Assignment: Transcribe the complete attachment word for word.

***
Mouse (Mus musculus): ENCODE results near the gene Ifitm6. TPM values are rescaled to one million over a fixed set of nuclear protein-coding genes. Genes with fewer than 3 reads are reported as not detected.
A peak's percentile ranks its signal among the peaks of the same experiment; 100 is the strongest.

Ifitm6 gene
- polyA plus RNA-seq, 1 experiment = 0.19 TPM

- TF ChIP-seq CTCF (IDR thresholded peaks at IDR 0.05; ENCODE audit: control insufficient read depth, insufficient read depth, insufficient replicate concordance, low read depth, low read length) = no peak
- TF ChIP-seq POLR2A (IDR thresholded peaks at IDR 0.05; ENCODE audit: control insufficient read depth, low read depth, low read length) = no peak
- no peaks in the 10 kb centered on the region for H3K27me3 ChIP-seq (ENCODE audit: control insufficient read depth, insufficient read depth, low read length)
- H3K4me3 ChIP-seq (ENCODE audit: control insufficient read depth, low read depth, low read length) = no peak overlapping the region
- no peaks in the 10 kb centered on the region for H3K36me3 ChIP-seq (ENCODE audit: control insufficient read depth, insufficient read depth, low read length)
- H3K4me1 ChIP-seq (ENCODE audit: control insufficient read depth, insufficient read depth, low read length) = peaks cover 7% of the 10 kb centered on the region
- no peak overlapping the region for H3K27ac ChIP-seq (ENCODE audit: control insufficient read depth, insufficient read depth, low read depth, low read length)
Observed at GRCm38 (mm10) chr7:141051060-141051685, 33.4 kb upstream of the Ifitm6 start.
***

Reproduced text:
Mouse (Mus musculus): ENCODE results near the gene Ifitm6. TPM values are rescaled to one million over a fixed set of nuclear protein-coding genes. Genes with fewer than 3 reads are reported as not detected.
A peak's percentile ranks its signal among the peaks of the same experiment; 100 is the strongest.

Ifitm6 gene
- polyA plus RNA-seq, 1 experiment = 0.19 TPM

- TF ChIP-seq CTCF (IDR thresholded peaks at IDR 0.05; ENCODE audit: control insufficient read depth, insufficient read depth, insufficient replicate concordance, low read depth, low read length) = no peak
- TF ChIP-seq POLR2A (IDR thresholded peaks at IDR 0.05; ENCODE audit: control insufficient read depth, low read depth, low read length) = no peak
- no peaks in the 10 kb centered on the region for H3K27me3 ChIP-seq (ENCODE audit: control insufficient read depth, insufficient read depth, low read length)
- H3K4me3 ChIP-seq (ENCODE audit: control insufficient read depth, low read depth, low read length) = no peak overlapping the region
- no peaks in the 10 kb centered on the region for H3K36me3 ChIP-seq (ENCODE audit: control insufficient read depth, insufficient read depth, low read length)
- H3K4me1 ChIP-seq (ENCODE audit: control insufficient read depth, insufficient read depth, low read length) = peaks cover 7% of the 10 kb centered on the region
- no peak overlapping the region for H3K27ac ChIP-seq (ENCODE audit: control insufficient read depth, insufficient read depth, low read depth, low read length)
Observed at GRCm38 (mm10) chr7:141051060-141051685, 33.4 kb upstream of the Ifitm6 start.